On September 20, 1954 the surviving substituted trustee petitioned the District Court for an order authorizing him to enter into this agreement. On the same day the District Judge ordered all certificate holders and all other parties in interest, including intervenor Kurzrok, to appear on October 4, 1954 and show cause why such authorization should not be granted.
On September 30th Kurzrok served and filed a five page affidavit in opposition to the proposed authorization. Kurzrok's grounds for opposition included among others the fact that the proposed agreement violated the covenants in the original conveyance restricting the use of all the lands for cemetery purposes and requiring the Perpetual Care Fund to receive the first moneys on any land sold by the cemetery.
On October 4, Kurzrok was represented by newly-retained counsel. The hearing on the order to show cause consisted of a discussion among the various counsel plus the testimony of a real estate broker who testified as to the value of the land involved in the proposed conveyance.
On the same day, October 4, the District Judge issued an order authorizing the trustee to enter into the agreement and, subject to the approval of the New Jersey Superior Court, to carry out its provisions. The State Court approval was subsequently obtained.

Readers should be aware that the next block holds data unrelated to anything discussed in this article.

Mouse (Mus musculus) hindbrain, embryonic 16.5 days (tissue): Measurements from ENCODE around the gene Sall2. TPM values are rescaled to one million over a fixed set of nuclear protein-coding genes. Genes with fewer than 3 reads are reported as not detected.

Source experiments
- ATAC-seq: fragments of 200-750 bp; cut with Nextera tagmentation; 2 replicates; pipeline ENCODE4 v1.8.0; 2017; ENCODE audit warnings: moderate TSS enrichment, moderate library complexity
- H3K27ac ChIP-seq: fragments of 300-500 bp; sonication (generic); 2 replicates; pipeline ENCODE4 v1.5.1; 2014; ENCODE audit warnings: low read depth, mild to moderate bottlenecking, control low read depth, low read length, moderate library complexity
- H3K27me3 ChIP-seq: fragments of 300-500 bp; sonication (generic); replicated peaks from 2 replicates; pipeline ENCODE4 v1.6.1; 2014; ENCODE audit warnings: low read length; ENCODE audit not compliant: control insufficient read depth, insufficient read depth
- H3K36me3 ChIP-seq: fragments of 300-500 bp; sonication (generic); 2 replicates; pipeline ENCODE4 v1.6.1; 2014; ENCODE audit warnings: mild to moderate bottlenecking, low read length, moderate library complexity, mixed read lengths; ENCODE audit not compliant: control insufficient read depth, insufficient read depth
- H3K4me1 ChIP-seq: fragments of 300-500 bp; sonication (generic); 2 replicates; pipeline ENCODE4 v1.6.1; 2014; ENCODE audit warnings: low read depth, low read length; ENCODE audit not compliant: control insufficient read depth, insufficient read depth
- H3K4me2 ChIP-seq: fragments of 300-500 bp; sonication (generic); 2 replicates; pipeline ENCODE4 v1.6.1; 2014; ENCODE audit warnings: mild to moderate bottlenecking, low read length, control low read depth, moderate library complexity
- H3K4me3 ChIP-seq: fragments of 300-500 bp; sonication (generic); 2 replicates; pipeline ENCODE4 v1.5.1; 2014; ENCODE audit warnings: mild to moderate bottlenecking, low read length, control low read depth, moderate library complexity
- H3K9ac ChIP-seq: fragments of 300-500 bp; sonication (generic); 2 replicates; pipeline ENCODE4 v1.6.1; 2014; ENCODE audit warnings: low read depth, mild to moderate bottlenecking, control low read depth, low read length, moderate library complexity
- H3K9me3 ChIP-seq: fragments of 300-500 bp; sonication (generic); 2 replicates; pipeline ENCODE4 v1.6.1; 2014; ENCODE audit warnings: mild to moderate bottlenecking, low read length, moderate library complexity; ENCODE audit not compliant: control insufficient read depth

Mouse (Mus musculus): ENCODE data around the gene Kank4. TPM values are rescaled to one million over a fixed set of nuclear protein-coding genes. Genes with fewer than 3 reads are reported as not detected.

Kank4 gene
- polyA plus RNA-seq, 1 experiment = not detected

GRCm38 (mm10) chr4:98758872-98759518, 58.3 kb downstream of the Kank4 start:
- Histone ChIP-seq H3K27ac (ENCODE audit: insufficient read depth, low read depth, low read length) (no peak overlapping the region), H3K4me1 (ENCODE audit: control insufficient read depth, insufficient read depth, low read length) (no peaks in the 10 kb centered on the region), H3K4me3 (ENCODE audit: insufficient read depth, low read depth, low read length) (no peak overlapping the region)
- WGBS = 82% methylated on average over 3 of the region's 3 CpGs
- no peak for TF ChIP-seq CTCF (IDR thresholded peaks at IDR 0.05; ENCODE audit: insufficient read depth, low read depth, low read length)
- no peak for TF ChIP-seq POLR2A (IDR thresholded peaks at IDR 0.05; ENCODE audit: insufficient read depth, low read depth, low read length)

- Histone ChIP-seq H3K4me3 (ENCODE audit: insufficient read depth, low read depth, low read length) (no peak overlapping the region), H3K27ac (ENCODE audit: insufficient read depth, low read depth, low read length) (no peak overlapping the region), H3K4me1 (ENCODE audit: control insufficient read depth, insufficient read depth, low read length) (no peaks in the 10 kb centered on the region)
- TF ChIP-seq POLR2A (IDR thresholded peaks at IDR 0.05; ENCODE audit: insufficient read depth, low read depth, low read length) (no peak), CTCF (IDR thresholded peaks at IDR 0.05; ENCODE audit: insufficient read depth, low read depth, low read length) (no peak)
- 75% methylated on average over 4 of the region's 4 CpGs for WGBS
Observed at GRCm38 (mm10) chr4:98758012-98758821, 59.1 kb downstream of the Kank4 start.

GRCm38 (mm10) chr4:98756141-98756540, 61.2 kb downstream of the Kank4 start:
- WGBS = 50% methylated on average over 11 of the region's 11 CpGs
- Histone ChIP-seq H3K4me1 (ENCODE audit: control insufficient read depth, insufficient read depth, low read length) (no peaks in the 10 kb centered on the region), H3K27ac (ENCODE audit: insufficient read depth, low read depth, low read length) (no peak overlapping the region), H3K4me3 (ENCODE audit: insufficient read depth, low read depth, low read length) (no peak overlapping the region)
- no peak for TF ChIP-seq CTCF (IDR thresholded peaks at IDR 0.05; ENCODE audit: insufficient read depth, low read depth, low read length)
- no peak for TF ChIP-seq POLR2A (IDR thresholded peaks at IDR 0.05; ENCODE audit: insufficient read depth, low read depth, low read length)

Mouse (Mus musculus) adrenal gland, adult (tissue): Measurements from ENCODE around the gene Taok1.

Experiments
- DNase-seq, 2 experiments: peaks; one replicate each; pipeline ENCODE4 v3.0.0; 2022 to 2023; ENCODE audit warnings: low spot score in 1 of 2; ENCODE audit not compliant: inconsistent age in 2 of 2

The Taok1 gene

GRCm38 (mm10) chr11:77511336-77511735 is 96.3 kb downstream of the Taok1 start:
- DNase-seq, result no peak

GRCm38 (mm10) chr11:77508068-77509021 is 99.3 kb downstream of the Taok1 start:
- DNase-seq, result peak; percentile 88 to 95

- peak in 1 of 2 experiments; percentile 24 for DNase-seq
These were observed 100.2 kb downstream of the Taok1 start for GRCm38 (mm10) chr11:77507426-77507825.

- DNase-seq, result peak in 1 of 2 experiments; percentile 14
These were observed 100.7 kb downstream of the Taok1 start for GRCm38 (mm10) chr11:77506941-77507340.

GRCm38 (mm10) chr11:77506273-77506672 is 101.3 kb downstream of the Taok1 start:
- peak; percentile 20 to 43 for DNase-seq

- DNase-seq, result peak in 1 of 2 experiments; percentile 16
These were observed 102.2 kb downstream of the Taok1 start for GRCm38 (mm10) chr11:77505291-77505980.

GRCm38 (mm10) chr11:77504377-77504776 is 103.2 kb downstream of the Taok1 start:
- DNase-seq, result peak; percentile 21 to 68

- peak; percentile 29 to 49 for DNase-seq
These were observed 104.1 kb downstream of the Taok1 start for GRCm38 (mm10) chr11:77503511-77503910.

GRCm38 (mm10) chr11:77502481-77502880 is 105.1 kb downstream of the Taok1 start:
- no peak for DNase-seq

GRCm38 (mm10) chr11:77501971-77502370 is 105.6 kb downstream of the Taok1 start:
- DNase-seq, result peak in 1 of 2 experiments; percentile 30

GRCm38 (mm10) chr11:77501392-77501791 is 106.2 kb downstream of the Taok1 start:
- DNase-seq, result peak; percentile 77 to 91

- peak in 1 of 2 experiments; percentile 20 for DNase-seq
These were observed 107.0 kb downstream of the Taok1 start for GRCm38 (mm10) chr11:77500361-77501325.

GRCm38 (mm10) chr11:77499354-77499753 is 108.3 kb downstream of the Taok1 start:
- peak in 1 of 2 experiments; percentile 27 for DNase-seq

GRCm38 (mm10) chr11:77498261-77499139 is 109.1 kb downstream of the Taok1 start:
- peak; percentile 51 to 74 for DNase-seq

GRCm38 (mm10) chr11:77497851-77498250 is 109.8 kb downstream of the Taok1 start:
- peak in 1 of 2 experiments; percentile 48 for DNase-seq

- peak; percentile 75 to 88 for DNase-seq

In the interval between 1946 when Kurzrok first was permitted to intervene and 1954 when the above order was made, the issues raised by Kurzrok's amended complaint were never litigated. After opposing the initial continuance in 1946 Kurzrok attempted without success to have the case restored to the 1947, the 1948, and the 1951 trial calendars. Each time his motion was denied3 and the matter held in abeyance pending final determination of the proceedings in the state courts against the cemetery.
In 1953, the cause was finally restored to the active calendar and disposal was then made of various motions. In February, 1954, Kurzrok petitioned the District Court for the appointment of a new trustee in place of Winne, for an order directing Winne to pay over 'such sums as may be adjudicated to be due to the Perpetual Care Fund', for an order preventing the trustee from liquidating the trust estate, and for the setting of a trial date of the issues set forth.